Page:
Netizens are watching Sudan closely, following rumours that the Sudanese authorities intend to cut off the Internet – a chilling reminder  of Egypt's attempt to silence activists and contain the January 25 revolution when it pulled the plug off the www on January 27.
On Twitter, Jordanian Ali Alhasani reports:
@_AHA : BREAKING: Reports that Internet has been CUT in #Sudan. If true then god be with them because we won't know anything! #SudanRevolts
Four hours ago, Egyptian journalist Salma Elwardany, who is reporting from Khartoum, tweeted:
@S_Elwardany : news that sudan govt might cut off internet #Sudanrevolts
In preparation for the anticipated blackout, a Speak to Tweet service has been set up. Rodrigo Davies tweets about it:
@rodrigodavis : Dear #Sudan, in case #Bashir cuts off the internet, Speak to Tweet using +16504194196 or +390662207294 #SudanRevolts #السودان_ينتفض
Netizens quickly compare notes on who is available online, in Sudan.
Sara Elhassan writes:
@BSonblast : @SudaneseThinker @Usiful_ME is in Sudan and he's still tweeting.
and Israeli Elizabeth Tsurkov adds:
@Elizrael : @JustAmira @SudaneseThinker seeing way too many people tweeting from Sudan for it to be true… See @elizrael/sudanpeeps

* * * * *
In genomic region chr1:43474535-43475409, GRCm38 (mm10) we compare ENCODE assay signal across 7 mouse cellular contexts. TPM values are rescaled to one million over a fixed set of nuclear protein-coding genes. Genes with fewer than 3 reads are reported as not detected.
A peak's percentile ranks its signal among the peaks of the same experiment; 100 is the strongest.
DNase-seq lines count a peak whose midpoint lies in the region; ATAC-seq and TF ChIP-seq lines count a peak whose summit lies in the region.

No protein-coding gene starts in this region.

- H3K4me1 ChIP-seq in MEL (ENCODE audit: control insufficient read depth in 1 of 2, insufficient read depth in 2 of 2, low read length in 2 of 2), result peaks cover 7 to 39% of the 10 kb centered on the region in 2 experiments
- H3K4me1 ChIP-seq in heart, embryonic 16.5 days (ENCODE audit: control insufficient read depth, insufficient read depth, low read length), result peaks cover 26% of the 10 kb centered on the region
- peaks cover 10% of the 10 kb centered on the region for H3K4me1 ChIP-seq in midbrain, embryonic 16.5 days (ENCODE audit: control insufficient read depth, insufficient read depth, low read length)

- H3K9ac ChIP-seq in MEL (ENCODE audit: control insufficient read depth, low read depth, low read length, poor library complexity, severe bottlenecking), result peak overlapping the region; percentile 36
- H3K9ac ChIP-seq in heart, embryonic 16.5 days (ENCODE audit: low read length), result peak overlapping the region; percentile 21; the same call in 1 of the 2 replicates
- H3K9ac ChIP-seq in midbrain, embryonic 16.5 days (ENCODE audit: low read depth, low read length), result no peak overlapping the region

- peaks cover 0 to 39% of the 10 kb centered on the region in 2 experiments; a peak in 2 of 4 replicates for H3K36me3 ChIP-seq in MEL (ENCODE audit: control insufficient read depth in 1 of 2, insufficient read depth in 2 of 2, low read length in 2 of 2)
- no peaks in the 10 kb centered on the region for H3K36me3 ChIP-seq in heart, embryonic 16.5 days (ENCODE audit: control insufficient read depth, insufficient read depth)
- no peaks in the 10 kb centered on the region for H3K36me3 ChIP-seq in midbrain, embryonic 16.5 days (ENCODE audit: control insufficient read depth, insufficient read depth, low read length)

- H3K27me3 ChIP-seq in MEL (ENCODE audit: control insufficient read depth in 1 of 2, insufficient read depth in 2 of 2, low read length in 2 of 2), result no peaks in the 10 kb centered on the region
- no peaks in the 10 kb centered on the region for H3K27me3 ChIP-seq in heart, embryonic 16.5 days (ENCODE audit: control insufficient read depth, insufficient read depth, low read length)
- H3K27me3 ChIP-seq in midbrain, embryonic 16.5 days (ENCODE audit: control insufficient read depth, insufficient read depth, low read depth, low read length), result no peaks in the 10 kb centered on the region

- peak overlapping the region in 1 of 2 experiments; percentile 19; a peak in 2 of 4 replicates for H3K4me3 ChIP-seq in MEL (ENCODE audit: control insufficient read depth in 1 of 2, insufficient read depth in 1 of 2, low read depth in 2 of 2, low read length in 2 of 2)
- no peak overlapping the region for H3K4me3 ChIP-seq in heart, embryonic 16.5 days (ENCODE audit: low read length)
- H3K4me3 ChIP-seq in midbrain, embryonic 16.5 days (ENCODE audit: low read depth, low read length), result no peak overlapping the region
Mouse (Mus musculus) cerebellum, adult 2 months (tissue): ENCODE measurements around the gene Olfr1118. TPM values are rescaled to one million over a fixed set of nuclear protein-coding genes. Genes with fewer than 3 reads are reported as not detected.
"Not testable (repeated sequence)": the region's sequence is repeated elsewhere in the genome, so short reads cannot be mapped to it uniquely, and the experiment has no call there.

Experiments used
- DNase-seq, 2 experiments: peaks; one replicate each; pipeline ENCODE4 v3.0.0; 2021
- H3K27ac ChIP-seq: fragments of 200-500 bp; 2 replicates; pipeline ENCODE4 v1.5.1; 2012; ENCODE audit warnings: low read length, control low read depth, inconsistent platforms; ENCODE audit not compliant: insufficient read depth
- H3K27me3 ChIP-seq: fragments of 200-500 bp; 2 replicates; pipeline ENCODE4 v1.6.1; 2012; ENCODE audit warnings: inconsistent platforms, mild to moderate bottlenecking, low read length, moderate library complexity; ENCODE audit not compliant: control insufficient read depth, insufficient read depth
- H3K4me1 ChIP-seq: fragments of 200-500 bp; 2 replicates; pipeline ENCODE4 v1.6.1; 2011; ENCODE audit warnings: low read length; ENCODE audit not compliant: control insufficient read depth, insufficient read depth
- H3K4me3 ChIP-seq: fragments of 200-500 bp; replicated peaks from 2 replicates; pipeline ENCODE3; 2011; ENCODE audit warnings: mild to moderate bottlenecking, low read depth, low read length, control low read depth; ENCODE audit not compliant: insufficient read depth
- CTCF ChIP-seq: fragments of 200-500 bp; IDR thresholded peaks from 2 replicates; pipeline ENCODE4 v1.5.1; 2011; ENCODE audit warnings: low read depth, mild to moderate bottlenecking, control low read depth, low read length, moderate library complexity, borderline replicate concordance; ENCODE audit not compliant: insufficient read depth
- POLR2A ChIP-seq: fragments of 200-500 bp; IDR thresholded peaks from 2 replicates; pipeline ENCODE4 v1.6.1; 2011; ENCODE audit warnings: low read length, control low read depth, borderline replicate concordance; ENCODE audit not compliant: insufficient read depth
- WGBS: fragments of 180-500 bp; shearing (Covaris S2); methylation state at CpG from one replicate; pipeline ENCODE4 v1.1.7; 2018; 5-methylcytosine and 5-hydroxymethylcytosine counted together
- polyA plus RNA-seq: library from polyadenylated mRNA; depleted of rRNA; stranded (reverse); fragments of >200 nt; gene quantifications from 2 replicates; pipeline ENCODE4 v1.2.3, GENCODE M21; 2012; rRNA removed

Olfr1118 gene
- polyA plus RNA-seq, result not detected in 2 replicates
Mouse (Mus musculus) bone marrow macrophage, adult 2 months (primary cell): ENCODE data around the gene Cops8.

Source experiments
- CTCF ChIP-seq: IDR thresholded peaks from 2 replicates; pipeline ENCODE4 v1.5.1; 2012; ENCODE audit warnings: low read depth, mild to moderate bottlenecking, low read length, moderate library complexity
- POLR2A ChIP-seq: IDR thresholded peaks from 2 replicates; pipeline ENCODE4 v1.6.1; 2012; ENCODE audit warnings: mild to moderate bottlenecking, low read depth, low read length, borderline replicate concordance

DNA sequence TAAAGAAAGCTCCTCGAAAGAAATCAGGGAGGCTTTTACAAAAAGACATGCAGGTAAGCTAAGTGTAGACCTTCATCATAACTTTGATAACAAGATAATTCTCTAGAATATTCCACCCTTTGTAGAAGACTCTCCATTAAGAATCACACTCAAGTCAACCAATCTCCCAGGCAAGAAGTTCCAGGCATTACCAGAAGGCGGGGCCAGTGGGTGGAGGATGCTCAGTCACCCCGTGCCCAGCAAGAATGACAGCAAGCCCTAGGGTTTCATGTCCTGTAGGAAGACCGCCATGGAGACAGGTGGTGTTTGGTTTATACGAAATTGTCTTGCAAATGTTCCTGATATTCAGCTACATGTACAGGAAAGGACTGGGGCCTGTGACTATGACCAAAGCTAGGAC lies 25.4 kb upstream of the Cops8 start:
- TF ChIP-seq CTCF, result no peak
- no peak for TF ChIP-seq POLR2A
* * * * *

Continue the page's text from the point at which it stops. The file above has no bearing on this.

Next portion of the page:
Protests broke out  at Khartoum University on June 17, when hundreds of students denounced the government’s planned austerity measures. The protests were met with police brutality and arrests, fueling more anger and protests the following days.
CNN's Ben Wedeman comments:
@bencnn : If #Egypt weren't such a 24/7 news tsunami #Sudan might be getting more attention. Sudan has a rich history of rebellion and revolution.
Arab Revolution adds:
@ArabRevolution : Watching #SudanRevolts videos reminds me of how #Yemen started. Tens in the street, but very passionate. All out revolution within weeks.
And the lack of news in mainstream media of what is happening in Sudan is annoying activists. Egyptian blogger Wael Abbas asks [ar]:
Al Jazeera, which provided blanket live coverage of the Egyptian revolution from its epi-centre in Tahrir Square in downtown Cairo, has been credited with ‘exporting’ the revolution spark to the living rooms of homes across the Arab world.